Alexa

Djokovic, Henin move on at U.S. Open, former champ Safin, Henman out

Djokovic, Henin move on at U.S. Open, former champ Safin, Henman out

Third-seeded Novak Djokovic outlasted Radek Stepanek of the Czech Republic 6-7 (4), 7-6 (5), 7-5, 5-7, 7-6 (2) Friday, prevailing in the most entertaining match of the week to reach the third round at the U.S. Open.
"I am totally exhausted. No energy," Djokovic said. "I smell my shoes _ they are so stinky."
They played 63 games, tying the most in a singles match at the U.S. Open since tiebreakers were introduced in 1970. They contested 356 points and played 4 hours, 44 minutes, drawing several standing ovations along the way.
"I'm doing fine," Stepanek said, "but I lost."
For top-seeded Justine Henin, it was a lot quicker. She moved into the fourth round, along with No. 3 Jelena Jankovic, No. 5 Ana Ivanovic, No. 8 Serena Williams and No. 10 Marion Bartoli.
Williams took a while to find her rhythm before turning back No. 27 Vera Zvonareva of Russia 6-4, 7-6 (4). The two-time Open champion clinched it on her fourth match point in the tiebreaker.
Britain's Tim Henman saw his Grand Slam career end Friday night, the six-time major semifinalist who is retiring next month, lost 7-6 (2), 2-6, 7-5, 6-4 to Jo-Wilfried Tsonga.
Henin needed only 50 minutes to clock another qualifier, Ekaterina Makarova of Russia 6-0, 6-2. Chances are the 2003 U.S. Open champ knew exactly how long it took.
The Belgian righty wears a wristwatch during matches.
"I cannot live without my watch," she said. "I never saw another player playing with a watch. But I always keep my watch. I sleep with that. I take my shower. Everything."
Henin shook off recent shoulder trouble, won the first 10 games and approached the net more often than usual to breeze into a fourth-round matchup with No. 15 Dinara Safina.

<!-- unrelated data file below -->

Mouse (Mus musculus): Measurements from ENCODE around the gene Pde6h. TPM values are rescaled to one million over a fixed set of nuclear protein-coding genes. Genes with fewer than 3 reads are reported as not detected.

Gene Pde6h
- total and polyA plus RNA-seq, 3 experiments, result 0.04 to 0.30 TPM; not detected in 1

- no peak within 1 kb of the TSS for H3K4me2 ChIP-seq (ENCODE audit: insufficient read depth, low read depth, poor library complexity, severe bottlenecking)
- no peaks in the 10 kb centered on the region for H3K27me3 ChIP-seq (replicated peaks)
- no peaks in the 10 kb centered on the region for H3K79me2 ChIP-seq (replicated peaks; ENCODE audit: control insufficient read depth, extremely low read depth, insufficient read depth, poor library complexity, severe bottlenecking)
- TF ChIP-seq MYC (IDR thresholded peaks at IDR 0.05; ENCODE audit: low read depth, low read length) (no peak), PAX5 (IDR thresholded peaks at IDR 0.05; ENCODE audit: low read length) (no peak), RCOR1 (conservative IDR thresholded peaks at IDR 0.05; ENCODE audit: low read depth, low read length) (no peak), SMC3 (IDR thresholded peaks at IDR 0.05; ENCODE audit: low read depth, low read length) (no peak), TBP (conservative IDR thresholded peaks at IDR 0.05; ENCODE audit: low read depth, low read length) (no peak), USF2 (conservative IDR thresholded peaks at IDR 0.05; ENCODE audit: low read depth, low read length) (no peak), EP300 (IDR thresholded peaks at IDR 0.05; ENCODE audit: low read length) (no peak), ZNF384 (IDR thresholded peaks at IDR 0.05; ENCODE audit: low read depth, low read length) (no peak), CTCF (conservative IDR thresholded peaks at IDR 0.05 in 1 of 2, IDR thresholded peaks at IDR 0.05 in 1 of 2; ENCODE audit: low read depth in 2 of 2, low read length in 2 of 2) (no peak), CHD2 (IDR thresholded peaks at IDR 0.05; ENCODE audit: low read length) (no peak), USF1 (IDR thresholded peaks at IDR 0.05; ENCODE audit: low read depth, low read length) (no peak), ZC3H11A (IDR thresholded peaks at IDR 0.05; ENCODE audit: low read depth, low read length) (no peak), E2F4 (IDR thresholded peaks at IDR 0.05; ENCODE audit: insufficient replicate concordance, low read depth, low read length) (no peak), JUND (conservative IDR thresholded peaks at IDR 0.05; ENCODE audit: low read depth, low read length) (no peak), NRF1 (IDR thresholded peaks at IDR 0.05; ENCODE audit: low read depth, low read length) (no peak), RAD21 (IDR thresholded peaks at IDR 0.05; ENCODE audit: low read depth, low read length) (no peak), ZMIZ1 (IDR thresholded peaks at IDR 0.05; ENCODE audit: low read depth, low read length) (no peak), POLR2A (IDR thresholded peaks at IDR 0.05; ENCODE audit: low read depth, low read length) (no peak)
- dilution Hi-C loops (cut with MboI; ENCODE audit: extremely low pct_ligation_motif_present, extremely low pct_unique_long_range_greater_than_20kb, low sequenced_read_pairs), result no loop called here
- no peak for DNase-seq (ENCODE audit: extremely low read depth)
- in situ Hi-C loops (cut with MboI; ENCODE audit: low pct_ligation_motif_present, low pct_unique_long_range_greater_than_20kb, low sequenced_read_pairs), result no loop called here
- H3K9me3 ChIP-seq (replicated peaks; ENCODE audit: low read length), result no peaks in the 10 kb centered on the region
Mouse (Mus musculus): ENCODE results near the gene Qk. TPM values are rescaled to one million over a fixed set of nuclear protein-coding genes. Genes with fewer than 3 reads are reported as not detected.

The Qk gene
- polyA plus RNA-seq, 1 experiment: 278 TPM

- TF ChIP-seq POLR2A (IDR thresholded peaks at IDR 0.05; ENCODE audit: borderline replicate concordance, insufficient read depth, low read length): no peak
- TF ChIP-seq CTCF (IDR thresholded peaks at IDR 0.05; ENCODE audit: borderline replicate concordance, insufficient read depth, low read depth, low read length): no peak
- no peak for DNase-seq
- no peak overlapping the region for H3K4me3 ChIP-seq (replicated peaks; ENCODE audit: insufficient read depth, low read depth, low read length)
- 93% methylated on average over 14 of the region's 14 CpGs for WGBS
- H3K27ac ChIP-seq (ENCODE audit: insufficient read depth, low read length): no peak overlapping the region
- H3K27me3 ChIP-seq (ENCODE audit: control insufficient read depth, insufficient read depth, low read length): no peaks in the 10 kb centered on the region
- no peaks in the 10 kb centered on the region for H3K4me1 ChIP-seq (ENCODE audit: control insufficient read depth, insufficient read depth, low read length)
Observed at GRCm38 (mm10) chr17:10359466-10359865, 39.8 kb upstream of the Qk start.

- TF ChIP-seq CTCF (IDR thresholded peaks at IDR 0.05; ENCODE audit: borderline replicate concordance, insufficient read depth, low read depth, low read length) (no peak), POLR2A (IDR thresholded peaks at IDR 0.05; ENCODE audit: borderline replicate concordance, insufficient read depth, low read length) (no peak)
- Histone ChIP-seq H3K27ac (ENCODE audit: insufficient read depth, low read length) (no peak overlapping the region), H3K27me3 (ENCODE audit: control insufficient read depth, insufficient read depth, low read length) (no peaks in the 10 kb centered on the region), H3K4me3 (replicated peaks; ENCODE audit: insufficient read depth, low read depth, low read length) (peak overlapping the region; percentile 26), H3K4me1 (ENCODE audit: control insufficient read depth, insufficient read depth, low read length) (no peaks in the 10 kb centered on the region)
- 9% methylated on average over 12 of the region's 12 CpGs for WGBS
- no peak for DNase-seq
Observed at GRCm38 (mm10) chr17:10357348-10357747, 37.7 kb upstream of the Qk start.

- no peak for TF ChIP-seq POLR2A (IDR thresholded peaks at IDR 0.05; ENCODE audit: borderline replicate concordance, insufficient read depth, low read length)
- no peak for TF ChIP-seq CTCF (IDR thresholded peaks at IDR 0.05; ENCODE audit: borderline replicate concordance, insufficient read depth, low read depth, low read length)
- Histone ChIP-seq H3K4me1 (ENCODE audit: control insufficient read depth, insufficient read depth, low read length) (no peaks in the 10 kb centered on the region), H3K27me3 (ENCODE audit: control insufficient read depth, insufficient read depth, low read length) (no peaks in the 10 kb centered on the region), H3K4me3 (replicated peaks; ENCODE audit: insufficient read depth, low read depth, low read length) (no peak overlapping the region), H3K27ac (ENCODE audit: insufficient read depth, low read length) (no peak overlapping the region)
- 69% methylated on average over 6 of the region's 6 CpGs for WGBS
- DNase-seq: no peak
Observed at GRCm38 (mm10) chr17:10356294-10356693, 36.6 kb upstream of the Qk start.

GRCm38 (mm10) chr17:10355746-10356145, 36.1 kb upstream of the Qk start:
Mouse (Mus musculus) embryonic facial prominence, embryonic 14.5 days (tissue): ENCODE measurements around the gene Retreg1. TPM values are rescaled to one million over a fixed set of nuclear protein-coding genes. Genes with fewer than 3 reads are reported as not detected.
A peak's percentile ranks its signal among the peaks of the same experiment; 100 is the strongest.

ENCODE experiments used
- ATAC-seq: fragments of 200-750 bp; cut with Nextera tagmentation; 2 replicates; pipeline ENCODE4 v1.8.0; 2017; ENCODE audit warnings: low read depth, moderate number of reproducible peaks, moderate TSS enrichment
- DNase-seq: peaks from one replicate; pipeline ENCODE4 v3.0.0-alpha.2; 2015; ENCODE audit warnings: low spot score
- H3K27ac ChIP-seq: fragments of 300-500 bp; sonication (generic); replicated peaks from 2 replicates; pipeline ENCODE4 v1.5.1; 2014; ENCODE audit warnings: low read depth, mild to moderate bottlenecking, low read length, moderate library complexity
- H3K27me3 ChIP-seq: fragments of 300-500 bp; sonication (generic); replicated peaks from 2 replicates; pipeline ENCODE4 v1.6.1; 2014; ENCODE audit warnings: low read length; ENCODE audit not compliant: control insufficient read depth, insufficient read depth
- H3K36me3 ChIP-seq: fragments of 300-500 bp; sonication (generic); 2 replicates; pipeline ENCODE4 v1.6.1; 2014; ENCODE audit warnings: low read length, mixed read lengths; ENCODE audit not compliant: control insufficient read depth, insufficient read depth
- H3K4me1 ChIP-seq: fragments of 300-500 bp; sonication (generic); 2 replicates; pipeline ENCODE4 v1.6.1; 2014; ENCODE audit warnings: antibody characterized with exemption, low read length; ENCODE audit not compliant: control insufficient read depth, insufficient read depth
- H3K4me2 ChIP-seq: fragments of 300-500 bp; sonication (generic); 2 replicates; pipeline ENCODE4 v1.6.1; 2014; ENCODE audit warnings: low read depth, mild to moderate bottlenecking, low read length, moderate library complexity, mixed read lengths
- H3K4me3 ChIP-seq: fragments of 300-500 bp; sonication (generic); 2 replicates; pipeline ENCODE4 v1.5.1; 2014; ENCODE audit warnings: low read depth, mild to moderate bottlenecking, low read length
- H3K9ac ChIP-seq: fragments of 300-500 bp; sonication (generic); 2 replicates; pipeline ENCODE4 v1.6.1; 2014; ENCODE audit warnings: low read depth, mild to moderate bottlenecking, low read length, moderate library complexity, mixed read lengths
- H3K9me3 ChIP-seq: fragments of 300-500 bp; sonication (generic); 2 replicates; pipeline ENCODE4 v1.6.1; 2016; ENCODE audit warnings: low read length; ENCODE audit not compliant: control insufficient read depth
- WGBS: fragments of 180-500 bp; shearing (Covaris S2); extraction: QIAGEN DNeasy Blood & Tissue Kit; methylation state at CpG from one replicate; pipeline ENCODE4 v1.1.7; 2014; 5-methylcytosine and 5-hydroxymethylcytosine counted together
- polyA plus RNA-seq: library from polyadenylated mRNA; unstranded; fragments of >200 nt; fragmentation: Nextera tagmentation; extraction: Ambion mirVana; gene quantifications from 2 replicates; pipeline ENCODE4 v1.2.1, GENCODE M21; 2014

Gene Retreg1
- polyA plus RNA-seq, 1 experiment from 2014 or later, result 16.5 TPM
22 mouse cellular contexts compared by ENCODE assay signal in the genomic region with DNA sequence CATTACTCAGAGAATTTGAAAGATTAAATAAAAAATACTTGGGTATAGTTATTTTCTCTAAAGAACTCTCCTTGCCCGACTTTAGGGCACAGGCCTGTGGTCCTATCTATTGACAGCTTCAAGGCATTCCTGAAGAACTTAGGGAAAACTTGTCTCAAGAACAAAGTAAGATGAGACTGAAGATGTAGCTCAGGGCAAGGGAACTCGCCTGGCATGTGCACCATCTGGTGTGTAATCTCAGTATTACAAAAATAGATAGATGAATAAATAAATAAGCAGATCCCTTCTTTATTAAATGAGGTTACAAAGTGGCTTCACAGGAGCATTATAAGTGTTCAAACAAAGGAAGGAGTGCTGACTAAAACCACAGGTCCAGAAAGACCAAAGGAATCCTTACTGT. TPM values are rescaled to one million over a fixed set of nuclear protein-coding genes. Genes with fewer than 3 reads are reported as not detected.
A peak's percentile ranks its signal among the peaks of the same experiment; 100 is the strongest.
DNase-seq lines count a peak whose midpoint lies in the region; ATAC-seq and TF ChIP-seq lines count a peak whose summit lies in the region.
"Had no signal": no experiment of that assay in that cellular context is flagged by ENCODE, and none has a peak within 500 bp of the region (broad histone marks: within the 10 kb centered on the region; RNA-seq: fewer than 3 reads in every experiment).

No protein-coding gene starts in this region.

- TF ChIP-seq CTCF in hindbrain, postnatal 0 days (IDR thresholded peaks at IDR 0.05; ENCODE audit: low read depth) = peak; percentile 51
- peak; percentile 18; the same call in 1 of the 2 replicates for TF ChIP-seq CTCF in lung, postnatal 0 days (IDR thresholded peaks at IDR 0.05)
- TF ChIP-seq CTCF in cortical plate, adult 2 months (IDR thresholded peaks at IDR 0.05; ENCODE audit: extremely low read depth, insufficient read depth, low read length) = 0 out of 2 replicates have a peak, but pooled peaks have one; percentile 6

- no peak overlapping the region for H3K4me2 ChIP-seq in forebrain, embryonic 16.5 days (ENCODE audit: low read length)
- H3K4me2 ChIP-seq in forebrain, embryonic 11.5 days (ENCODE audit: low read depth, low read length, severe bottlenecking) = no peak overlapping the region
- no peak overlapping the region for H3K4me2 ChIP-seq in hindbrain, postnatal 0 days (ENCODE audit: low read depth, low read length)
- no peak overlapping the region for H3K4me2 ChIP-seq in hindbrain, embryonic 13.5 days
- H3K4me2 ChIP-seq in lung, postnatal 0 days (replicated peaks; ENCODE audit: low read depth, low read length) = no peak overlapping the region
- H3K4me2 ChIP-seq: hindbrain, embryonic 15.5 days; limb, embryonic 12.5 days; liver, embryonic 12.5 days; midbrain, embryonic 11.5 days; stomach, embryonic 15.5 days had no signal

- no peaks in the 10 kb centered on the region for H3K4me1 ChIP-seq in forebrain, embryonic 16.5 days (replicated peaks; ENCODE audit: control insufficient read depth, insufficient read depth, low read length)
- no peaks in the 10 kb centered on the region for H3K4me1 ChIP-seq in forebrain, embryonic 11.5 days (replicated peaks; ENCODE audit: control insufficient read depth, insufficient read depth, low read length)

Henin beat her third straight opponent from outside the top 100. Not that she worried about getting a vigorous warmup.
"A big part of my success is that I've always been very focused on myself in the last few years," Henin said. "Don't look too much on the other side of the net."
Safina never permitted a break chance and chased American Ahsha Rolle 6-4, 6-3.
"Obviously, she has more experience than me," Rolle said. "I feel like I had a couple of bad shot selections that kind of cost me big games."
Safina's brother, 2000 Open champion Marat Safin, was eliminated. He's never rallied from a two-set deficit and the No. 25 Russian didn't do it this time, smacking his last shot right into the net in a 6-3, 6-3, 6-3 loss to Stanislas Wawrinka of Switzerland.
"Everything I tried didn't work out. It was kind of a weird match," Safin said.
At least he made it through intact. Djokovic and many other players have needed help from trainers for cramps and other ailments as the humidity and hard courts take their toll at the final Grand Slam of the season.
Venus Williams and Rafael Nadal were scheduled to play later.
Advancing on the men's side were two Spaniards, No. 8 Tommy Robredo and No. 17 Carlos Moya of Spain, and No. 20 Juan Ignacio Chela of Argentina.
On the women's side, No. 19 Sybille Bammer of Austria beat No. 14 Elena Dementieva of Russia 6-1, 6-2.


Updated : 2021-04-14 06:02 GMT+08:00